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Manorfields Folk

Richard Bell’s Wild West Yorkshire nature diary, Saturday, 21st February 2009

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John of Horbury
Horbury map crown copyright

From Ordnance Survey Map, (Crown Copyright) & the Horbury Enclosure map, 1809, annotated by Ken Bartlett after the original in the Public Records Office.

The Horbury Pinder rounded up stray farm animals and impounded them in the Pinfold on Northgate.

I have sought with my dogs

All Horbury Shrogs,
And of fifteen hogs

Found I but one ewe.’

THE 3 SHEPHERDS in The Second Shepherd’s Play of the Wakefield Cycle of Mystery Plays soon realise that if sheep have gone missing to the south-west of the town, they need to call at the house of Mak, a local character who they’ve just seen behaving suspiciously. They’ve lost the sheep in Horbury Shrogs (rough ground with stunted trees) so it seems likely that the house of Mak and his wife Gill is in the village of Horbury.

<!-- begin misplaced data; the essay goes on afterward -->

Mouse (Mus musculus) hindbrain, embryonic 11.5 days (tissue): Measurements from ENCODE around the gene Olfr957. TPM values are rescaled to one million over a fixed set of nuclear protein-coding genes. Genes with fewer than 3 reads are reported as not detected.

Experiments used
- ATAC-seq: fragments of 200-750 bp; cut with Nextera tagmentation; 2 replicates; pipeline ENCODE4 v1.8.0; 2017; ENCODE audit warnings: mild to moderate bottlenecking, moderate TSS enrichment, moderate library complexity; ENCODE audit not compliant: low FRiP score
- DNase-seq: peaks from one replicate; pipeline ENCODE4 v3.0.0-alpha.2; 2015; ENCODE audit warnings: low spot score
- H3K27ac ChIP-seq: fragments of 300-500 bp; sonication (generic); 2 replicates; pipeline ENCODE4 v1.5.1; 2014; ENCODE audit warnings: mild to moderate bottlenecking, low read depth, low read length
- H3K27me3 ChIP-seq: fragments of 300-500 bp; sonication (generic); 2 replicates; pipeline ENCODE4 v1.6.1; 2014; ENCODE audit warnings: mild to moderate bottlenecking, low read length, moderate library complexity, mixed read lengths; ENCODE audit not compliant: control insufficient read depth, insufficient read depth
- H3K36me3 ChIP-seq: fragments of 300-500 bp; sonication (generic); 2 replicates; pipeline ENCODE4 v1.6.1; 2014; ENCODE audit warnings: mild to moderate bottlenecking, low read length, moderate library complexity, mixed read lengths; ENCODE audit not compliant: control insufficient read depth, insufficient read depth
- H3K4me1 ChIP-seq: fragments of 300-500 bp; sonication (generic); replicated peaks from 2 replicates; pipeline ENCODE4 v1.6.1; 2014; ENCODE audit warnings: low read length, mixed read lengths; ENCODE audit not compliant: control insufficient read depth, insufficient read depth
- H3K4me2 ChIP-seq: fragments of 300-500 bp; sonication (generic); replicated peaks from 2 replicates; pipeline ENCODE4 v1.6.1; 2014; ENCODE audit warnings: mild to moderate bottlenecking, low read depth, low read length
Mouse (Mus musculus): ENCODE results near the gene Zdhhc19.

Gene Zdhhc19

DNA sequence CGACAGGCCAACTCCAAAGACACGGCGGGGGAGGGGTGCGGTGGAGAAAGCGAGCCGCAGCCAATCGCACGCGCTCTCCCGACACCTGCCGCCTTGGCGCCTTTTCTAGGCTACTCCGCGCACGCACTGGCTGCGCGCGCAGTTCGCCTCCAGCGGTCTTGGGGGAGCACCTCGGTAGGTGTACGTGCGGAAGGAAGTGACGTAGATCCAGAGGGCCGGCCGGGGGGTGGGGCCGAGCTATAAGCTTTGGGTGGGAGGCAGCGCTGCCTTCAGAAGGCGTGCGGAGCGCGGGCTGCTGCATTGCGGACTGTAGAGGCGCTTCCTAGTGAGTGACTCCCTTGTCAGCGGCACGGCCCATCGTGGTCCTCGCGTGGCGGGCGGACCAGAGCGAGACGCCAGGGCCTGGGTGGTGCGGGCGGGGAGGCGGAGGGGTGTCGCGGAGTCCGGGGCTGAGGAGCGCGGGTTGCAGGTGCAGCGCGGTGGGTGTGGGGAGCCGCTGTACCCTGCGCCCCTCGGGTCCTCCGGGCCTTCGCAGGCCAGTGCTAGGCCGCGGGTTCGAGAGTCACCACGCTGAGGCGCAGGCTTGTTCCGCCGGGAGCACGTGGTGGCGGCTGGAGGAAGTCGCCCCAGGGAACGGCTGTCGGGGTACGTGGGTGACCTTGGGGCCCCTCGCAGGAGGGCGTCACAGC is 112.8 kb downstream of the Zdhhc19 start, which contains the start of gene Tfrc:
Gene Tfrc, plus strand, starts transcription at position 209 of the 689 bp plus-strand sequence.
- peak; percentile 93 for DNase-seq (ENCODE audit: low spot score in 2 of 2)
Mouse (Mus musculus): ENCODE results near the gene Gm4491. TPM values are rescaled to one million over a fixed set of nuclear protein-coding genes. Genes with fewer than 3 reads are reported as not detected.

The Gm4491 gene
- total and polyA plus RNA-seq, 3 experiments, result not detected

In this Mystery Play - one of a cycle of 32 retelling the stories of the Bible in a west Yorkshire context - Horbury is only a short walk across the moor from Bethlehem, where the three shepherds present the infant Jesus with gifts of cherries, a bird and a ball.

The West Field

I recently tried superimposing the medieval field patterns of Horbury onto a modern map. The shape of the modern town closely follows the three-field pattern of the medieval village. For instance, one ginnel (path between houses), that leads from the old Pinfold at the top of Northgate to Manorfields, follows a boundary between Near Dove Cote and Well Done Cole Close. The modern B6128 Westfield Road (left) follows the boundary of the village’s West Field.

Horbury man

Horbury Hall, still standing opposite the church, has connections with the Amyas family and is said to have belonged to the man who kept the accounts of Sandal Castle
in medieval times.

In 1315 John, Clerk of Horbury, was fined sixpence for removing green wood from the Lord of the Manor’s deer park north of the neighbouring village of Ossett.


As a clerk, John was one of probably only a few people in the village who could read and write. He would have been in holy orders but probably didn’t wear the white habit of a Cistercian monk as I’ve shown him in my cartoon!

Pax nobiscum!

That’s a penny fine for one stray sheep!